The study, published in Nature Communications, describes its conclusion in blunt language, finding that the Atlantic already has seen “highly unusual” changes in rapid hurricane intensification, compared to what models would predict from natural swings in the climate. That led researchers to conclude that climate change played a significant role.
“Natural variability cannot explain the magnitude of the observed upward trend,” they wrote. The research was led by Kieran Bhatia, who conducted the research as a postdoctoral researcher at Princeton University and NOAA’s Geophysical Fluid Dynamics Laboratory.
“There’s just a whole host of issues that come along with rapid intensification, and none of them are good,” said Jim Kossin, one of the study’s authors and also a hurricane expert with the National Oceanic and Atmospheric Administration.
Kossin said that more rapidly intensifying storms means both that there are more strong storms overall, but also that there are more risky situations near land.
“Rapid intensification is exceedingly dangerous because people, they’re not warned adequately, they’re not prepared, many of them don’t evacuate,” he said.
The findings come in the wake of two of the most damaging years for hurricanes and other extreme events. In 2017, according to NOAA figures, the United States saw $306 billion in disaster losses, largely driven by Hurricanes Harvey, Maria and Irma. In 2018, Hurricanes Florence and Michael were major factors in a $91 billion damage total.
Rapid intensification is generally measured by comparing the strength of a hurricane over a 24-hour period. A change in storm wind speed of greater than 35 mph in 24 hours is generally the cutoff.
By this measure, the five most destructive Atlantic storms of the past two years all went through rapid intensification:
In the new study, the researchers used two separate data sets of storm behavior to analyze changes in the tendency of hurricanes to rapidly intensify. They looked at the globe and also at the Atlantic region specifically, but had less confidence in global figures, given that record-keeping of storm behavior is less reliable in other regions than in the carefully studied Atlantic.
Over a 28-year period from 1982 to 2009, the percentage of Atlantic storms that rapidly intensified had tripled, the study found. This was true of both data sets used, one of which records official hurricane statistics from global monitoring agencies, such as the National Hurricane Center, and one of which uses satellite imagery to estimate storm strengths.
The researchers then used a model that can reliably simulate hurricanes to determine whether the rates of rapid intensification found in the study are significantly greater than seen in a version of the model that did not include human-caused climate change. One obvious inference is that warmer ocean temperatures, which provide the fuel for hurricanes, are probably driving explosive storm strengthening.
Kossin said that if hurricanes have the potential to achieve higher intensities because of warmer ocean conditions, they’ll also probably rapidly intensify more frequently, since they have more “headroom” to grow in strength. That could explain the results.
And Kossin noted that the study only went through 2009, due to limitations in the satellite data set. That means it did not include multiple recent rapidly intensifying storms — if it had, the findings might have been even stronger.
“We’re finding trends even without including what we’ve been seeing in the last few years,” Kossin said.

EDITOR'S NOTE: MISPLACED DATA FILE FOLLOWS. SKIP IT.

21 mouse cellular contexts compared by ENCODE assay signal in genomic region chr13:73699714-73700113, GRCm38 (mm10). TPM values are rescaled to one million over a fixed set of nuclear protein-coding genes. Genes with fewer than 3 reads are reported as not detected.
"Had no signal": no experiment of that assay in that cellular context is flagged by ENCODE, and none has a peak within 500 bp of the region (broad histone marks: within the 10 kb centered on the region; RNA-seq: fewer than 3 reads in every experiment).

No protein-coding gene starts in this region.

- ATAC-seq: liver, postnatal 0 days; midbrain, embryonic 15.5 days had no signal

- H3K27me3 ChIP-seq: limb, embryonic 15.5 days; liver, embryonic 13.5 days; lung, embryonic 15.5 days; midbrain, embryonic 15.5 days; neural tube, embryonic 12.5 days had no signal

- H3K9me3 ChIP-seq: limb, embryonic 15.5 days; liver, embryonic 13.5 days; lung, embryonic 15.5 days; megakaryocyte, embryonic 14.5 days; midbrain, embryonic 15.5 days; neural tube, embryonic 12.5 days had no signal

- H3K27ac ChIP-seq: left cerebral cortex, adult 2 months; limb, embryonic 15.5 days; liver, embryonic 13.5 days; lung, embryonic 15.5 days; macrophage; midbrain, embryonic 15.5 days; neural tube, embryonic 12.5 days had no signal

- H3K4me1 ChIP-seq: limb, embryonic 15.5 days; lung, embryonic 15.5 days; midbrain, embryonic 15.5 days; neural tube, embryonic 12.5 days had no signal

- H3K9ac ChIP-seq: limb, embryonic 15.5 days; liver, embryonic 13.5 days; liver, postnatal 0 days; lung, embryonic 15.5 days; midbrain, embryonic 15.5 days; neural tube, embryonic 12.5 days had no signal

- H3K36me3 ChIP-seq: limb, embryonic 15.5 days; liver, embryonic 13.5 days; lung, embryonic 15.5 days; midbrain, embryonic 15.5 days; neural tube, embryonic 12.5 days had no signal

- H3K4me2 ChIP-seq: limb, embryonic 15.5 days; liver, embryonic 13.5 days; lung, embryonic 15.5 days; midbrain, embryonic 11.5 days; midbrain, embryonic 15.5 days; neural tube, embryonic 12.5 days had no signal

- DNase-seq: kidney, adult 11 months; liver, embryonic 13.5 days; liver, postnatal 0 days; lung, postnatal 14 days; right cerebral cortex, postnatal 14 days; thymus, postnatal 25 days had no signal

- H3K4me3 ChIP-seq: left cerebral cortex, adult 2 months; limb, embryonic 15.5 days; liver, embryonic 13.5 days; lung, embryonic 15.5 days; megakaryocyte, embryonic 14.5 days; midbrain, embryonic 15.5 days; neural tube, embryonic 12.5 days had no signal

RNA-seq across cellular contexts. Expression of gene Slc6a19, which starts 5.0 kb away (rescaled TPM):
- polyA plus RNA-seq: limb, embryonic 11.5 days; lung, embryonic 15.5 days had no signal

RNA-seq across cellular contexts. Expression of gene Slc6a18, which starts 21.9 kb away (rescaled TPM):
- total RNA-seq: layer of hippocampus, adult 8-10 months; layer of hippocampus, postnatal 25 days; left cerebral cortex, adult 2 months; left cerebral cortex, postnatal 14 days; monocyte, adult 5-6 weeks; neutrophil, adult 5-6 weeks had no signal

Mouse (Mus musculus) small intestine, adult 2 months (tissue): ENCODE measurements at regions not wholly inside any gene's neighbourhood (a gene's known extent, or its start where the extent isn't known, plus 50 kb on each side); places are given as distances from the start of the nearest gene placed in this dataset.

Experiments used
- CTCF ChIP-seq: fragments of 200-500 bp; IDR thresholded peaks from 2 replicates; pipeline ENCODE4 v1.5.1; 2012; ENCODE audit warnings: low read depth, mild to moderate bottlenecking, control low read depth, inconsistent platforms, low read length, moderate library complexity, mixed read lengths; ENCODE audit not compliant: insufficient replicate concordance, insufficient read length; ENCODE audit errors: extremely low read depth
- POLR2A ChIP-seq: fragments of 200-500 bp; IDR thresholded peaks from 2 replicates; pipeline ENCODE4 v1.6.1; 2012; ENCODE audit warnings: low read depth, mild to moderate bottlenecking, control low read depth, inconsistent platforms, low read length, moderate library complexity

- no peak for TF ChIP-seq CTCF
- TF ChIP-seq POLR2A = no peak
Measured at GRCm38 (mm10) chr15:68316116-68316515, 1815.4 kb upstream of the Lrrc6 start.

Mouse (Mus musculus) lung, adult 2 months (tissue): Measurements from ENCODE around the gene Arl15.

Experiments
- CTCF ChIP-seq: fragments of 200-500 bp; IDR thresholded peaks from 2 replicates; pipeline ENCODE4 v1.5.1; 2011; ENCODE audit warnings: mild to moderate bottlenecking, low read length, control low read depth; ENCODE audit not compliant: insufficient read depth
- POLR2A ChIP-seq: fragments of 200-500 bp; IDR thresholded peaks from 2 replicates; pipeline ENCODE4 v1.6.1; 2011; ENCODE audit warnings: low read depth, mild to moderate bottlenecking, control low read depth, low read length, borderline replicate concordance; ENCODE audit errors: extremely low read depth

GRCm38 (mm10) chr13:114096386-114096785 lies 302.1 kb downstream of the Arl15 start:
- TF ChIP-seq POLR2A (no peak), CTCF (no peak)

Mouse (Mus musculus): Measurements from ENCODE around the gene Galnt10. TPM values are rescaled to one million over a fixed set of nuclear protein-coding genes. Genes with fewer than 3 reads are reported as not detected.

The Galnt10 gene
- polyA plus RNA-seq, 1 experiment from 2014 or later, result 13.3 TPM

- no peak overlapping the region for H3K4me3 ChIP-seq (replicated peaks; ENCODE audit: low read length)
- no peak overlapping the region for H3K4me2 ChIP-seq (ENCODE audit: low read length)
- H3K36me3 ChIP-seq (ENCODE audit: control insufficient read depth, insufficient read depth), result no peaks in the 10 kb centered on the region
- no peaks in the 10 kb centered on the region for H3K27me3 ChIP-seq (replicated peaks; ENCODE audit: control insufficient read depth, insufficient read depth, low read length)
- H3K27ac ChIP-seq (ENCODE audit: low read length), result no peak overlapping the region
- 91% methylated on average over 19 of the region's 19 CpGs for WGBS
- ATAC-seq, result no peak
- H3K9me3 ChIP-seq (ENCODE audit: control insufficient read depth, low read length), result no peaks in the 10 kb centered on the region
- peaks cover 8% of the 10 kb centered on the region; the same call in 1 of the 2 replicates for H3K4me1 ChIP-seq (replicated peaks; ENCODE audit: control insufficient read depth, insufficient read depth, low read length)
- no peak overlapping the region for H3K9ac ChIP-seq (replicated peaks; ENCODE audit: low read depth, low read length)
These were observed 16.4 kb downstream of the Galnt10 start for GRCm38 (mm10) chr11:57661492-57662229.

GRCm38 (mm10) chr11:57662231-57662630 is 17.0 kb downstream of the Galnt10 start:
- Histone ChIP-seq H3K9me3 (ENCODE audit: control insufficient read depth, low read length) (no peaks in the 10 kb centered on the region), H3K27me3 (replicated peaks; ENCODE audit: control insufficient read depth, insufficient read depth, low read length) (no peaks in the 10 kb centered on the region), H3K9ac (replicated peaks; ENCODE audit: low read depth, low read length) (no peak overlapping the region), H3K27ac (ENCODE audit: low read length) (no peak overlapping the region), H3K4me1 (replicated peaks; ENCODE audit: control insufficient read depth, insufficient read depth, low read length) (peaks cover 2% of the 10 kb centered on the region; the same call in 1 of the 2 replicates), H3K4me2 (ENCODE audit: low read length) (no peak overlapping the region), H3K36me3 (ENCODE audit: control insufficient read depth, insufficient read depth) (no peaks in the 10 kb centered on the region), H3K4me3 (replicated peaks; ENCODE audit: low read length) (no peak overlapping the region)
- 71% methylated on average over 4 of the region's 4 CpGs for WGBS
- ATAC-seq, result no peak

Still, the study did include some major devastating storms, such as 2005′s Hurricane Wilma, which rapidly intensified from a strong tropical storm into a Category 5 hurricane in just 24 hours.
“It is fortunate that this ultrarapid strengthening took place over open waters, apparently void of ships, and not just prior to a landfall,” the National Hurricane Center wrote in a post-season analysis of the storm.
Kerry Emanuel, a hurricane expert at MIT, said the new results make theoretical sense -- that storms are intensifying faster as the climate warms.
“One theoretical prediction, backed up by modeling results, is that intensity change should increase faster with global warming than intensity itself,” he said by email.
Emanuel added that rapid intensification creates a major emergency response problem -- since rapid intensification is so hard to forecast, “important decisions, like whether not to evacuate a region, may have to be delayed.”
“Rapid intensification is a nightmare for hurricane forecasters especially for storms nearing land,” added Ryan Maue, a meteorologist with Weather.us. "As the climate warms, some ocean regions may disproportionately see more intense and rapidly intensifying storms.”
“This study uses an advanced climate model to determine if a climate warming signal has already emerged in recent decades. Their initial results suggest just that.”
Benjamin Strauss, chief executive and chief scientist at the research organization Climate Central, said the study seems in line with a growing body of research identifying the fingerprints of climate change in extreme weather events.
“This is a case where science seems to be following common sense. We’ve had so many badly destructive hurricanes strike the U.S. over the last 15 years that it’s hard not to feel something is amiss,” Strauss said.
“The intuition is easy: If you turn up the heat under a pot of water, it can shift quickly from simmer to boil,” Strauss added. “But the science of attributing hurricane characteristics to climate change has been difficult and requires a lot of computing power. This team has done important work, and I suspect it foreshadows a great deal more findings in the same direction.”
-- Jason Samenow contributed to this report.
Correction: This article previously stated that Kieran Bhatia conducted the study as a “graduate” researcher. He was a postdoctoral research fellow. We regret the error.